California’s Electorate: Angry or Tired?
I did a radio interview earlier today, during which the topic of the “angry voter” emerged. As it does in most conversations involving this year’s election.
We’re not Massachusetts, which showed a Democratic frontrunner the door in a Senate special election. Nor are we Utah, which gave an incumbent Republican senator the boot. Sure, we have Tea Party rallies — but nothing quite as vivid as the anti-Harry Reid movement in Nevada. And, whereas disgruntled citizens rallied at the U.S. Capitol to protest nationalized health care, surveys here show a slim majority of Californians aren’t averse to the idea.
So Californians aren’t necessarily angry — at least, not in the same way other states show it.
What Californians are, methinks, is tired . . . as in, tired of elections.
Going back to November 2002, California has slogged through a regularly scheduled or special statewide election each and every year without fail, with the lone exception of 2007.
In 2002, we gave Gray Davis a second chance. Eleven months later we pulled a 180 and put our trust in Arnold Schwarzenegger. A year after that, we gave Barbara Boxer a third term. Then along came 2005 and Arnold taking a drubbing in a special election. Nevertheless, in the following year, voters gave Arnold a shot at redemption — and a second term.
Mercifully, California got a one-year reprieve from statewide elections — then it was off to the races again. 2008 gave us Obamamania. In 2009, Arnold and the Legislature were on the receiving end of a voter beat-down in a May special election to deal with the budget mess. And now, the 2010 cycle — which, for Republicans at least, began in the second half of 2009.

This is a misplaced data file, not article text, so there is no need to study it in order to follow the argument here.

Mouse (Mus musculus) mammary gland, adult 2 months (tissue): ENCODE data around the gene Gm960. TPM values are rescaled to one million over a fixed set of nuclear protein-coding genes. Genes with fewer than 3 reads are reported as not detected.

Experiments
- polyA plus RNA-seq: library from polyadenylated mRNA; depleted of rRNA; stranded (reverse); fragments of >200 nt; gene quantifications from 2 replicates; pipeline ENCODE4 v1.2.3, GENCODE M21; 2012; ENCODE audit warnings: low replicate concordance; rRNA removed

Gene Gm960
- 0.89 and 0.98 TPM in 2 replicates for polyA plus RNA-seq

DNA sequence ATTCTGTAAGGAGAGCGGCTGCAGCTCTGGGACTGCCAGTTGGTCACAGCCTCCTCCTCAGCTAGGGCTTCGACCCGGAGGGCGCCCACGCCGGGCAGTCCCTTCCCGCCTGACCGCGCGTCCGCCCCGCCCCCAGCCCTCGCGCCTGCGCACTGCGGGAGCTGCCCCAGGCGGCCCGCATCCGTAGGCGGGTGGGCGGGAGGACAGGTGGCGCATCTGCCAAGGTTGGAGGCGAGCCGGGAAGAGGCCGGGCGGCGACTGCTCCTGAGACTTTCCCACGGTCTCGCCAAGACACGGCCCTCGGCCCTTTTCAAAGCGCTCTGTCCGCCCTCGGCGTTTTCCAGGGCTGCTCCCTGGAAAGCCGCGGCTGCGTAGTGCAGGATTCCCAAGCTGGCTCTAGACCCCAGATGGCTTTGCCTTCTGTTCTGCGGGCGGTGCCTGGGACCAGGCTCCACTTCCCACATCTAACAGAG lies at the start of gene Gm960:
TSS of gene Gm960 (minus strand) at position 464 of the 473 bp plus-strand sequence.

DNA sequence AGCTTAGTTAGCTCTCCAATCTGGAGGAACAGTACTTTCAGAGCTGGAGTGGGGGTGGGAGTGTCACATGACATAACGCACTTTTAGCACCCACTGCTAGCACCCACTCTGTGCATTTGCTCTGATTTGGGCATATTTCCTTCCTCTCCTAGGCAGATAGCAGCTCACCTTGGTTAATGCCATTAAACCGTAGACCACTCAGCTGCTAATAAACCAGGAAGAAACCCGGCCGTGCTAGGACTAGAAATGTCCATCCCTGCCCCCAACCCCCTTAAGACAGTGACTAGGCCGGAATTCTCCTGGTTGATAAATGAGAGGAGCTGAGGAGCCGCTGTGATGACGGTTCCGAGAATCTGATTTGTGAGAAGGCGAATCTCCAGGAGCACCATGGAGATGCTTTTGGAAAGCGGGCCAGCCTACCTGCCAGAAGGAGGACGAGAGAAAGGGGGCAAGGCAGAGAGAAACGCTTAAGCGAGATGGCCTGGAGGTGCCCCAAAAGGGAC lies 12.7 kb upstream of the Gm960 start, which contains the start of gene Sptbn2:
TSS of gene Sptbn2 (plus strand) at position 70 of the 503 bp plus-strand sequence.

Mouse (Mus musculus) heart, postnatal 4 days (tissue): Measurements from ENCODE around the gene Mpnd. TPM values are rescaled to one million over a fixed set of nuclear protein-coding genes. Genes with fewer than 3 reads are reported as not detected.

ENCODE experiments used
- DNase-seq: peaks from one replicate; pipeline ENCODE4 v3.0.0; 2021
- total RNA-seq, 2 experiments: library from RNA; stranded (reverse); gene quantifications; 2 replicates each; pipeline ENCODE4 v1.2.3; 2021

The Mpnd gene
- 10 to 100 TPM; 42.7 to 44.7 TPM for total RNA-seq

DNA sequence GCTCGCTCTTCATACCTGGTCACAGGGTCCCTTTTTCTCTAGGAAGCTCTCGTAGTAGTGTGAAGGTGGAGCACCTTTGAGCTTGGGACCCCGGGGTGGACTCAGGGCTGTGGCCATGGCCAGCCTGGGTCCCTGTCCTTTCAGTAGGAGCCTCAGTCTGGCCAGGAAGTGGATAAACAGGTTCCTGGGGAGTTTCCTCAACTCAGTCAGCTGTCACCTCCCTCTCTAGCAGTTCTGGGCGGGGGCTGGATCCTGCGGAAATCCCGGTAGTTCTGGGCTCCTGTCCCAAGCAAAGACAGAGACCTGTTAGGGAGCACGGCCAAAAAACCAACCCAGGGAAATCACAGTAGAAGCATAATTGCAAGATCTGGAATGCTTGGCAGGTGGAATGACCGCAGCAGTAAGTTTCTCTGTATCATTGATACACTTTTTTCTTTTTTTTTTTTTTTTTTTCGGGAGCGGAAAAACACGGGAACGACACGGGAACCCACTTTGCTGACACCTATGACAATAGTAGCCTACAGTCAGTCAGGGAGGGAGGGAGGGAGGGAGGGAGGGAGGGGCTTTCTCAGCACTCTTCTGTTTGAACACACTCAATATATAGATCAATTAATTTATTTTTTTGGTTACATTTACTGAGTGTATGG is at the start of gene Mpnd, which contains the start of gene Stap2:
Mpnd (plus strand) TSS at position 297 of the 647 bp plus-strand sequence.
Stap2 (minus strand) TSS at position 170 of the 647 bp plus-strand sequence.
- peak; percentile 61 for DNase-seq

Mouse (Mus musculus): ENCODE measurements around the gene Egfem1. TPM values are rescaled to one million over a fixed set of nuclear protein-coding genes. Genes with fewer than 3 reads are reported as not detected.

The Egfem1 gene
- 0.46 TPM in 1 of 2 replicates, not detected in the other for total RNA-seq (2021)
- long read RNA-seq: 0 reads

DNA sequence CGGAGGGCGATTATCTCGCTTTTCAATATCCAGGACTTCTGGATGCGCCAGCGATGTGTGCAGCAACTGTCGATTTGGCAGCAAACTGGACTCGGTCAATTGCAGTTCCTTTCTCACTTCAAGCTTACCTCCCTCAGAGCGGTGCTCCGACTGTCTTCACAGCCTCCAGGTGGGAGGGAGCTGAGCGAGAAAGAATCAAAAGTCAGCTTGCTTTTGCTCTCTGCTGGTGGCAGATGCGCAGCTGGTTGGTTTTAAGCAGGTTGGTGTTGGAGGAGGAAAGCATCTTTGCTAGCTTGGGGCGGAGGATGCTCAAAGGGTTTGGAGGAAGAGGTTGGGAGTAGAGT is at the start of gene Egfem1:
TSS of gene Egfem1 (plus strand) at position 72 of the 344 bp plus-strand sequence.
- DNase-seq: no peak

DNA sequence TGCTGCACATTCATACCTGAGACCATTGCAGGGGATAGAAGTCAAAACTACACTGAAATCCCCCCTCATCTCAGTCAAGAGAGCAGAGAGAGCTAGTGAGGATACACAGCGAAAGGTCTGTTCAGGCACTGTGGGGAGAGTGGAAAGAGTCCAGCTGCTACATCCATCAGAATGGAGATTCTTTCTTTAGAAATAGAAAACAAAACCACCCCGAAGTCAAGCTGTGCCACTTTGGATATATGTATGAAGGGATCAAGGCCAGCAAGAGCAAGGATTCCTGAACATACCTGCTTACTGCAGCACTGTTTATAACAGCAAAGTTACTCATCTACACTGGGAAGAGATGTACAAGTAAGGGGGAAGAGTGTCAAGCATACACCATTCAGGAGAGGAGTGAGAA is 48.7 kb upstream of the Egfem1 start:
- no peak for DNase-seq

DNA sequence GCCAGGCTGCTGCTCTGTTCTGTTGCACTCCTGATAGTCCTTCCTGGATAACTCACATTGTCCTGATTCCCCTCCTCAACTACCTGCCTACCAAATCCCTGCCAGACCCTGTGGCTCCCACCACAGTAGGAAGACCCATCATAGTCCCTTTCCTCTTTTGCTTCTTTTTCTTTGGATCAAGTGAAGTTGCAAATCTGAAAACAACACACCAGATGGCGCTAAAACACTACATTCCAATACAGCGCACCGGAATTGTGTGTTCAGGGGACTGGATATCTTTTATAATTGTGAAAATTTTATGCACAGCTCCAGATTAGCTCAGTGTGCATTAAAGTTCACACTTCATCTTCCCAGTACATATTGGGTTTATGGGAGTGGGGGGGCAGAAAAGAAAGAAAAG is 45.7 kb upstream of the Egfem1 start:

Over this stretch of time, 192 men and women (135 of them on the ballot in the October 2003 recall contest) have sought the honor of serving as California’s governor — all (or, at least those not guilty of a cheap p.r. stunt) promising to restore dignity, prosperity and the promise of a better tomorrow to the Golden State. Not a one lived up to the hype sorry to say.
If the polls hold true, between now and next Tuesday, the next two candidates to peddle the dream will be a business executive who’s never served a day in public office (Meg Whitman), or a career politician (Jerry Brown) who last held the job nearly 30 years ago. A distinct contrast, yes. But also a gamble, with either candidate.
Meanwhile, from 2010 to next Tuesday, Californians will have voted on 83 ballot measures — again, all offering the promise of the cure to what ails us.
So as you look to next Tuesday, voters in California may not so much be taking their anger out on anyone as they will be taking a time-out from what seems like a political war without end. Keep an eye on the turnout at the top of the ticket, and see how this vote compares to 2006.
And look to see how many initiatives passes — and, of those, if any with a high-profile do so in an overwhelming fashion (more on this in another post).
Then, take a deep breath. The November election will already be underway.